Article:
How OneSky Uses Airspace Data To Help Pilots Visualize & Plan Flights

Before a pilot can take to the sky, there are certain things on their checklist that need to be considered.  Obviously things you can see or feel physically such as weather are important, but one of the first things that any responsible operator should check is the restrictions on airspace where the flight is going to occur.

As more and more pilots are moving from the FAA’s “Hobbyist” or ‘Fly For Fun‘ classification and becoming certified under the latest Part 107 commercial licensing process, airspace rules are important to be able to understand, and we are helping by providing unique 3D perspectives for our users to do just that!

Under the more blanket ‘hobbyist/recreational’ operations, it is stated that you must give notice of your intention to fly your aircraft within 5 miles of an airport and are not permitted in Class B airspace around major airports without specific air traffic permission and coordination.  Added to this are also other conditional airspace restrictions to consider as well as the No Drone Zone areas.  This can certainly begin to get a little confusing, but there are plenty of tools available which may help remove some of the uncertainty and you can always reference our OneSky Web Portal to help understand some of these.

If you have become certified as a commercial UAS pilot through the FAA’s testing process, then you will have a slightly different set of airspace considerations to check before you fly.  Many UAS pilots seeking their commercial license may never have previously been concerned with airspace and may not even be aware of the differences in the various Classes (B,C,D,E), the rules of operating aircraft within those airspaces, or even how to recognize them on a traditional aviation map such as the one seen here:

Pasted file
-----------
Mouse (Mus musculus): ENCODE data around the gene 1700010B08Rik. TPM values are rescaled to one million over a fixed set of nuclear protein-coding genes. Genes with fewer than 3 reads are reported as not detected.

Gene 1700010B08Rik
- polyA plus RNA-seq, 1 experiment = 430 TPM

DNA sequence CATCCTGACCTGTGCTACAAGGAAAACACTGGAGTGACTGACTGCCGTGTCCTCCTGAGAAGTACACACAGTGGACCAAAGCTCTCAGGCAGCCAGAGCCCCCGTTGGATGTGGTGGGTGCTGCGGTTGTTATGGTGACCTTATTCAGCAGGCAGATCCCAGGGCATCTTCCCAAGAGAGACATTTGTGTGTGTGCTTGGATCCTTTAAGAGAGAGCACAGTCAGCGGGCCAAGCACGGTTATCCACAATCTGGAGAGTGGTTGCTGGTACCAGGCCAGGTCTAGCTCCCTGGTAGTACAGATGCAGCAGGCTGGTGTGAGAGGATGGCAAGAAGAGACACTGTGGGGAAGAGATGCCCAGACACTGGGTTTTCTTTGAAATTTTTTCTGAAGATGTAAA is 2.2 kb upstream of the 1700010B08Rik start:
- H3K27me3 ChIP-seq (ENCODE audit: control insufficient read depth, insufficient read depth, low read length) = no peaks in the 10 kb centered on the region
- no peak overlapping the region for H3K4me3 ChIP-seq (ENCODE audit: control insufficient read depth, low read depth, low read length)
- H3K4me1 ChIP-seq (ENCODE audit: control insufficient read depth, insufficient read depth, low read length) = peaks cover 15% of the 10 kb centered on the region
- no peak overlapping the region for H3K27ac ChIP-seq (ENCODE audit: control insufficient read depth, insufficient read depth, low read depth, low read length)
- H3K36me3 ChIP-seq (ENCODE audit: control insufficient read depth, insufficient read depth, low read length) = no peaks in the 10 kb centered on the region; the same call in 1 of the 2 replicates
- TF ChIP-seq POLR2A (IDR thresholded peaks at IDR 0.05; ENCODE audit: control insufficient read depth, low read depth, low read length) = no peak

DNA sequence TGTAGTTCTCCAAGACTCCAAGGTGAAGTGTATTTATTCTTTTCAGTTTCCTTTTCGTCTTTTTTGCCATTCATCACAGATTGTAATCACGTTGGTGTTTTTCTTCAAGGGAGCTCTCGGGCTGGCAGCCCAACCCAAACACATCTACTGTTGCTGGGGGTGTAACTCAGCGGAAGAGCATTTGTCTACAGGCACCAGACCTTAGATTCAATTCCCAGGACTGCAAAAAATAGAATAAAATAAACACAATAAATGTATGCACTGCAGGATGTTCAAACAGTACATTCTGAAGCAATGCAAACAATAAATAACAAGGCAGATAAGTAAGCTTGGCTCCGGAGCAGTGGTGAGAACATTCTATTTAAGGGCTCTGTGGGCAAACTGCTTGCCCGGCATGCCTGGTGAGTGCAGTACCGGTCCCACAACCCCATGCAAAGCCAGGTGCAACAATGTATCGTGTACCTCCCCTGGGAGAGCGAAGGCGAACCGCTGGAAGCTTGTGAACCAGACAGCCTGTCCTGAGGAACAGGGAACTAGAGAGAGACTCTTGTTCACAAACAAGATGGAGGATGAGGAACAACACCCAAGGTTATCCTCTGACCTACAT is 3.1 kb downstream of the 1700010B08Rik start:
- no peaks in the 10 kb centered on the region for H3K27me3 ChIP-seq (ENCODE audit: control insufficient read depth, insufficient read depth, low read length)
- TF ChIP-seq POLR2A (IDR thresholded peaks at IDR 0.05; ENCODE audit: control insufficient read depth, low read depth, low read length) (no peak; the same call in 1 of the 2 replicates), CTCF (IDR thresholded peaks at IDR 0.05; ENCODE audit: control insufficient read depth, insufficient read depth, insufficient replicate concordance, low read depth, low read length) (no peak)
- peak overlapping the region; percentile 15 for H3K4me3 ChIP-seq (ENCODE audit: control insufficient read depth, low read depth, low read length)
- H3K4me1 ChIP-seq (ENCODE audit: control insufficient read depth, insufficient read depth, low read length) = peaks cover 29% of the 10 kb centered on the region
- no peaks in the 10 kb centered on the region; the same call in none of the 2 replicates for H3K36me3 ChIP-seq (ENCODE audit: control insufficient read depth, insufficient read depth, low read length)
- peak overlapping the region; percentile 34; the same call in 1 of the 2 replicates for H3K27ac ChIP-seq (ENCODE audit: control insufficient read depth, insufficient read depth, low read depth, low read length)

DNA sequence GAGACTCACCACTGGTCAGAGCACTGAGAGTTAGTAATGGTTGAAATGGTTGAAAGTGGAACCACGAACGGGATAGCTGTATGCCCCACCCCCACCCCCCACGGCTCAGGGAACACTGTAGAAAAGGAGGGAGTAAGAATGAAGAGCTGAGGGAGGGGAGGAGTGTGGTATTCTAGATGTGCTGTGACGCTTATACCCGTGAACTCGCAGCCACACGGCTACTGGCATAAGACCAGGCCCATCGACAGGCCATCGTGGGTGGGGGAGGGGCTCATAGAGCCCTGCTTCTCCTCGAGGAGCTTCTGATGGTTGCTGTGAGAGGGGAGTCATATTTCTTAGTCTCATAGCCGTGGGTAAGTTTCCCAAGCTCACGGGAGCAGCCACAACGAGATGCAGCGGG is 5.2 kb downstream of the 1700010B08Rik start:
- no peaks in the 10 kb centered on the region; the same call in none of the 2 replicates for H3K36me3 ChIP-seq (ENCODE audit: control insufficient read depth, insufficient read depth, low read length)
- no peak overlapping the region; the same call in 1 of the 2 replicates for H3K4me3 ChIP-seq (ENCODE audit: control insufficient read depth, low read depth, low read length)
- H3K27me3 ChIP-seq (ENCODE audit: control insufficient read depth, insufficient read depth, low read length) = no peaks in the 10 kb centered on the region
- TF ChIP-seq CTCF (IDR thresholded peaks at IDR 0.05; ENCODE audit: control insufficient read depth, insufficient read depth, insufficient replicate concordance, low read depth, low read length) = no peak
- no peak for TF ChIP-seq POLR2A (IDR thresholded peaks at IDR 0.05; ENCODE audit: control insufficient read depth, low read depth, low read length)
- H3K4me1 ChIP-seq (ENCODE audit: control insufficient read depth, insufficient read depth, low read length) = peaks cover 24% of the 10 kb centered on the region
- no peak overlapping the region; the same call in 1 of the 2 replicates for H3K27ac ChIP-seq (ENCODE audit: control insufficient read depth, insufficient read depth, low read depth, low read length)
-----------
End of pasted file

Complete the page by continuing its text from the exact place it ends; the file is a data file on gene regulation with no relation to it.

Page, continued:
It can be especially confusing when trying to understand which of the shapes on these charts are of concern to drone pilots flying below the allowed 400 ft. above ground since each airspace may start/stop at different altitudes.

With all of these different operating guidelines and airspace considerations, we are glad to provide our tools and analytical capabilities to pilots regardless of their operating rules.  We make it easy to identify the areas and airspace that you should be aware of.

Here you can see how certain data sets such as all Class B/C/D/E airspace which extends down to the ground is being drawn in a volumetric sense on our web-based 3D globe.  This signifies that any flight within these various classes of airspace may not be allowed depending on the pilot’s operating rules.


Making data easy to identify and understand is possible with many different data layers as well as services that provide a quick summary of the airspaces and restrictions that any submitted flight plan needs to consider and be aware of.


Airport and Heliport 5 Mile Boundaries


Airspaces_Controlled_SpecialActivity_Parks_RestrictedSpecial Activity Airspace – Restricted/Prohibited/Warning/Alert/Natl Security/MilitaryOperations/Etc.


Airspace_LAANC_NatlParksLow Altitude Authorization and Notification Capability (LAANC) Map Data


UTM_AirspaceViolationOneSky UTM – Point Flight Volume Intersecting Controlled Airspace


UTM_AirspaceViolation_Proximity_PathFlightOneSky UTM – Path Flight Showing Controlled Airspace Intersection & Proximity Thresholds


Get started today by signing up for our BETA and discover how to add safety and fidelity into your flight planning!



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